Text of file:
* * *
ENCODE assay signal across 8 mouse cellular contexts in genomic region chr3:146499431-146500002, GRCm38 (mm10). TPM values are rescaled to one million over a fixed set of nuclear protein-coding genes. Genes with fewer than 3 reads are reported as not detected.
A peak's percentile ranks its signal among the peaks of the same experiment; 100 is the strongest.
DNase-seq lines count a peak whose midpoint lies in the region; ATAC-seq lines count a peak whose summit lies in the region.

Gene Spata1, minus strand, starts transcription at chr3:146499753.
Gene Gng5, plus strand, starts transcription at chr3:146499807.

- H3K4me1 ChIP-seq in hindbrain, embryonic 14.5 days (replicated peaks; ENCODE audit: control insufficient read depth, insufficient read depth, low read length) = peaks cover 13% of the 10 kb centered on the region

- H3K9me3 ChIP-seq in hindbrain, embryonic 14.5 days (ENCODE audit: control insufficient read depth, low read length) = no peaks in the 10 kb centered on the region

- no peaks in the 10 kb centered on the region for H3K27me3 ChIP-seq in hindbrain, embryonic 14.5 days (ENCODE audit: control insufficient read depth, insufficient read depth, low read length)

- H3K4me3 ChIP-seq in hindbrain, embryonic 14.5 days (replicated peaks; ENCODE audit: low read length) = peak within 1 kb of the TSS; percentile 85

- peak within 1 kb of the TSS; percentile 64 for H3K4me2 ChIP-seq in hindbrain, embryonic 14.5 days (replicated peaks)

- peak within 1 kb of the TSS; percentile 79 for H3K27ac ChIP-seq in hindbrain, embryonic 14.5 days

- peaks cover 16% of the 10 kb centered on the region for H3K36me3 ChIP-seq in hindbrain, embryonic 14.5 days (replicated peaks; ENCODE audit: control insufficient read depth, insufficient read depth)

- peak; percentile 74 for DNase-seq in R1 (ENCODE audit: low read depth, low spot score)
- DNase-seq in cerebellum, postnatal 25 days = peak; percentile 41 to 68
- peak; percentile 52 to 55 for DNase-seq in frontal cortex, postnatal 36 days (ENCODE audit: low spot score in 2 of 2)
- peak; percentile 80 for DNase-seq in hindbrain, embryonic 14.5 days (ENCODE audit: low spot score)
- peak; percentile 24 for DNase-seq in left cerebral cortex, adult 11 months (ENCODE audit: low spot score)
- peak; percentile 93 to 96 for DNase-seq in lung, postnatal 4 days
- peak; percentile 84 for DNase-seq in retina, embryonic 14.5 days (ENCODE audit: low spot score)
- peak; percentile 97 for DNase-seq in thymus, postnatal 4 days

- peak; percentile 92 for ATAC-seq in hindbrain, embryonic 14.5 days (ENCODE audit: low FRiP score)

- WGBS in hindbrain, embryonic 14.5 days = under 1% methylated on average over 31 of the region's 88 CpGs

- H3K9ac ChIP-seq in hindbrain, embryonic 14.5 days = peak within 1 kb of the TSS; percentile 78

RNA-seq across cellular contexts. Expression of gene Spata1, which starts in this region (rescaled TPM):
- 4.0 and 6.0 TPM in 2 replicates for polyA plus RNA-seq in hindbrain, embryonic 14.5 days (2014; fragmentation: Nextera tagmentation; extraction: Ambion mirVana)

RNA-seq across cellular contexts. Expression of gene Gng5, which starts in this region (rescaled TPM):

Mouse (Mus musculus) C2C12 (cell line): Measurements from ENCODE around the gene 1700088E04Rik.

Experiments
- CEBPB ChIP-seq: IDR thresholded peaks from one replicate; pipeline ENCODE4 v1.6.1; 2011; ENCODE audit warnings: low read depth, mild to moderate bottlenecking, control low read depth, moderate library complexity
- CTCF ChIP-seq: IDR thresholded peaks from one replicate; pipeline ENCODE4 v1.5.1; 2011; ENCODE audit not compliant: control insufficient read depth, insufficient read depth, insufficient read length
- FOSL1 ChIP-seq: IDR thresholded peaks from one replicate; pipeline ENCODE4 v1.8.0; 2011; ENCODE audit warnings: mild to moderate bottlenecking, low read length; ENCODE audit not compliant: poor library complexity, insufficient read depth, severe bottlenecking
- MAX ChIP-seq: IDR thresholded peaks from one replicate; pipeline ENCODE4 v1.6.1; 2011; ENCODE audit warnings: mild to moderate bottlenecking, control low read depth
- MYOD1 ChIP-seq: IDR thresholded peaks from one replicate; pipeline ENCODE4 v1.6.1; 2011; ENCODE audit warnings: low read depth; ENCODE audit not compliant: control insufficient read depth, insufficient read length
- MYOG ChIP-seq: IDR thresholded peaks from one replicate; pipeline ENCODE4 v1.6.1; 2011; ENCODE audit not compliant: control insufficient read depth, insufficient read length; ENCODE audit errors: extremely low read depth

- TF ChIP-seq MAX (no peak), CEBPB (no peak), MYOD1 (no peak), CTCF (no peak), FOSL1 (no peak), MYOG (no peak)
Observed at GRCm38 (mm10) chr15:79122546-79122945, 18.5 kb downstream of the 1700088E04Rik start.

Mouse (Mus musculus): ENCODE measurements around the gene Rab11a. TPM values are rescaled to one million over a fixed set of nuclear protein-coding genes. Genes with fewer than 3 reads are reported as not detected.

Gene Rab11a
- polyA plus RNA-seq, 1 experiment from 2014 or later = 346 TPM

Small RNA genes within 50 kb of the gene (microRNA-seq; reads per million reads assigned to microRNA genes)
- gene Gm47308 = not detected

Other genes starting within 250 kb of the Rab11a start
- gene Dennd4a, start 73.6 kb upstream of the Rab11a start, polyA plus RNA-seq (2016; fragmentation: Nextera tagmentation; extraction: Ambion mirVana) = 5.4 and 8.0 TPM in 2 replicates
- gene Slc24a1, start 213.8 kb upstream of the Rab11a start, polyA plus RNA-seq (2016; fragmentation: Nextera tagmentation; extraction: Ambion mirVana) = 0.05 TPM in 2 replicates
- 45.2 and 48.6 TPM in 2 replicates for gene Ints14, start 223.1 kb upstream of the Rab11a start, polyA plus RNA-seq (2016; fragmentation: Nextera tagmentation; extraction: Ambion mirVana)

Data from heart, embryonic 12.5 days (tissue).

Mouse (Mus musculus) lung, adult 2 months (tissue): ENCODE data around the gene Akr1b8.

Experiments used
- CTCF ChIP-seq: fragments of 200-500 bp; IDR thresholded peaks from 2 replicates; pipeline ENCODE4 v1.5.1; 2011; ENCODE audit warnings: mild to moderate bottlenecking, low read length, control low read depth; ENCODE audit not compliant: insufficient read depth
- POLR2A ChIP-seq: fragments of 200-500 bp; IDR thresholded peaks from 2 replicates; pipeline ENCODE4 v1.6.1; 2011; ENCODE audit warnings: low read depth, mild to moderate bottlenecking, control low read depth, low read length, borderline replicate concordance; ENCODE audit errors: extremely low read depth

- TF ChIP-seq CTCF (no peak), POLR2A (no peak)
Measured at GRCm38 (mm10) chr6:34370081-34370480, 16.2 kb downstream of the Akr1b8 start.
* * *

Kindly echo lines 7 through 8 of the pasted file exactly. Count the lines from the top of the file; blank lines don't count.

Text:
- H3K9me3 ChIP-seq in hindbrain, embryonic 14.5 days (ENCODE audit: control insufficient read depth, low read length) = no peaks in the 10 kb centered on the region

- no peaks in the 10 kb centered on the region for H3K27me3 ChIP-seq in hindbrain, embryonic 14.5 days (ENCODE audit: control insufficient read depth, insufficient read depth, low read length)